It’s Friday once again and all of this week we’ve been catching up with Ben Wilinofsky in our 5 Part Special – Here’s part 5:

So poker can be a benefit for you?

I have my moments when I am in the zone. Nothing ever disappears perfectly, but I can forget about my problems for a while. Sometimes it is the most peaceful time I have…when I can forget about everything for a while.

Do you think you should be focussing on healing instead of playing?

I have thought about it a few times, but poker is my comfort zone. It is very easy to get sucked into and to just do it continuously. I thought about taking a break from poker but I feel like I would be lost without it. I wouldn’t know what to do with myself, and I feel that would be tougher on me. It isn’t necessarily going to be the wrong thing for me to do. I have thought about going to a cabin in the woods and not really dealing with the real world for a while; trying to reveal my inner self. But I have a girlfriend and have family, friends and a dog. I also have physical therapy I am going through for some of my issues with my hips and back, and I just started seeing a psychiatrist to pursue some expert opinions on some of the mental issues that I have. All of these are things that keep me grounded in the real world…whatever that means?

But can you be a poker machine when suffering with mental illness?

You may be right? It is something that I have thought about, but one of the problems that I have from within is Vancouver is it is an incredibly expensive city to live in, and I think it will be very stressful for me to go a few months and eat into the money I have put away. I can certainly see myself winning something very big, maybe going through the process of buying a place and having a space of my own, and then from that point taking some time to be away. I don’t think I would be very comfortable with the way my capital would erode if I took a break, even though it might be the best for me.

Is it the thought of financial stress or do you just love the game?

I don’t think I need poker to pay the bills necessarily. I could take a year or two off and would certainly have enough money to live on. But I think I would be very uncomfortable taking time off. I don’t love the game. There aren’t really many things in my life that make me happy and poker certainly doesn’t make me happy. But it removes a lot of obstacles that impede my happiness. I think I did love the game at one point. Before it was everything I did. And nowadays there are times when I want to play poker and am really excited when I play poker. Generally, for me, it is much more comfort than it is excitement. I find it relaxing at times, I find it easy and empowering, but I don’t love the game anymore.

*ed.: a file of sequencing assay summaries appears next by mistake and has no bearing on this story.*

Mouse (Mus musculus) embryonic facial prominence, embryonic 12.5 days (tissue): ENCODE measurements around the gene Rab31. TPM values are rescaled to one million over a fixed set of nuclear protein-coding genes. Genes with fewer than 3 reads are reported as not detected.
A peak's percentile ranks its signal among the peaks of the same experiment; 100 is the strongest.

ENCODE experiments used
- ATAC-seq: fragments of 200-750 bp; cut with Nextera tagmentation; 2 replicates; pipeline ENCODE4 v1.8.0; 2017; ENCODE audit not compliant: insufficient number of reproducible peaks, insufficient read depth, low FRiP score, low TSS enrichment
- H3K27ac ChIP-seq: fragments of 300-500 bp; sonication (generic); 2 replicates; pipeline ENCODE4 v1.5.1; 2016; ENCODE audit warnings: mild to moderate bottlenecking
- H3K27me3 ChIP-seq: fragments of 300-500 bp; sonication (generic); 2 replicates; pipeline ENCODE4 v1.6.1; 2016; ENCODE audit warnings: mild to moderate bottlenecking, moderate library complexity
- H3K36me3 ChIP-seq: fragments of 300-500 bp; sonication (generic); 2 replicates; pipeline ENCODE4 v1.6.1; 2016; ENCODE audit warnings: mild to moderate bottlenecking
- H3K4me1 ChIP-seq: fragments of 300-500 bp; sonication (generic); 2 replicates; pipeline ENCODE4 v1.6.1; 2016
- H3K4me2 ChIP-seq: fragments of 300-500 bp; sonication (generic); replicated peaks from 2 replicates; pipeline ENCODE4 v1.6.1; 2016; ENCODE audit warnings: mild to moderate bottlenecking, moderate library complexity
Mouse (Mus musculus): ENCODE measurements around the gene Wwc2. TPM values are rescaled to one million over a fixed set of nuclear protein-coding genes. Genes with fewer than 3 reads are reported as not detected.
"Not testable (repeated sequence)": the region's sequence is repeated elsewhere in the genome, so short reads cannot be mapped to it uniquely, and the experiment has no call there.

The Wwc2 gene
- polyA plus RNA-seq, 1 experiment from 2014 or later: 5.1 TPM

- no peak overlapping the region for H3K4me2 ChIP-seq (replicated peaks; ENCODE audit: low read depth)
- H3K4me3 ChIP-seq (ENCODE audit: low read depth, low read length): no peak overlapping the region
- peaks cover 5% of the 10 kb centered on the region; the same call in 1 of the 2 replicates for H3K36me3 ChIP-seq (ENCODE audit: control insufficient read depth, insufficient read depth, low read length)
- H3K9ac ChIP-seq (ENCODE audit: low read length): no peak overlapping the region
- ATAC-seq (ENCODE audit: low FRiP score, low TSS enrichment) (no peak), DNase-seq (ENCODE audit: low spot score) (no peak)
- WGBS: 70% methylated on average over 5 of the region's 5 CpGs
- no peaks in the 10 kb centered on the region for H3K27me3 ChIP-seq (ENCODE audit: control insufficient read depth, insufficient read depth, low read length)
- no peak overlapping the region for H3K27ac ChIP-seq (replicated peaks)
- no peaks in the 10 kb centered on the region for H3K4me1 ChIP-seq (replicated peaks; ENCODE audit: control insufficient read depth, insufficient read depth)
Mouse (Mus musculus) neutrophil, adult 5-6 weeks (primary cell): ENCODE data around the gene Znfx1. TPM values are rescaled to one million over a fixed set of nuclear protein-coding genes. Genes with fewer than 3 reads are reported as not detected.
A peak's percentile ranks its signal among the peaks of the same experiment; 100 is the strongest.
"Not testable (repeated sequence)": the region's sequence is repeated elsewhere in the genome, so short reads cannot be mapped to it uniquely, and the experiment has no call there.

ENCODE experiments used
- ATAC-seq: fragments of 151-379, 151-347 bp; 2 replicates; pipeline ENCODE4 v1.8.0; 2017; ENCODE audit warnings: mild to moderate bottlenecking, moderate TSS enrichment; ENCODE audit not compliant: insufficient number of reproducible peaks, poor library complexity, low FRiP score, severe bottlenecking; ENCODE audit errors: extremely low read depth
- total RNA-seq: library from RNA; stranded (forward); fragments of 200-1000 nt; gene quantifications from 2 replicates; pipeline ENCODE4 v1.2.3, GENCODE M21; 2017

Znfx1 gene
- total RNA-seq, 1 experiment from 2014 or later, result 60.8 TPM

How do you feel your mental illness will be perceived in the poker community?

I don’t know. I have had some great support from people who have experienced something similar, or someone close to them has experienced something similar. My friends have been very open and opening up and talking about this sort of thing. So there has been a lot of positives. Anyone who thinks less of me for being this way means they do not understand it very well, and there is a good chance that I would never hear about it anyway. For example, if someone said, “What the hell does he have to be depressed about?” to their friends. I would be really interested, and very surprised, if there was no one out there that would try and use it to his or her advantage. I haven’t had that experience yet, but it has gone through my head that there might be someone who is trying to use this to get at me, or tilt me, on a live setting. I don’t know how? But it has crossed my mind that they will. I would hope that nobody would stoop that low to get an edge over me at the poker table.

I think you can become a role model for other poker players suffering from mental illness.

If people don’t know other people are going through the same thing, they don’t know that other people have gone through the same thing and gotten better. I can’t wait until I can honestly say that I’m better…that I am at peace with myself. If people are struggling, and people see how long it takes – say two years of loss and struggle – but getting a little bit better and working on it, and can see the process laid there from beginning to end, and see a little bit of light at the end of the tunnel themselves…then this is good. The serious times for me are when I feel that it is always going to be this way…that it’s never going to end. But everyone I talk to says those are mysterious times for him or her as well, when it seems like there is no light at the end of the tunnel. So if more people told their story it would help everyone who was going through it not feel so low. Not feel so hopeless. Anyway with all the quickies my girlfriend and I have after a tough day of grinding it’s alright…

About the Author

Lee Davy is a writer from Ogmore Vale in South Wales. You can follow his views and opinions through his blog at or on Twitter

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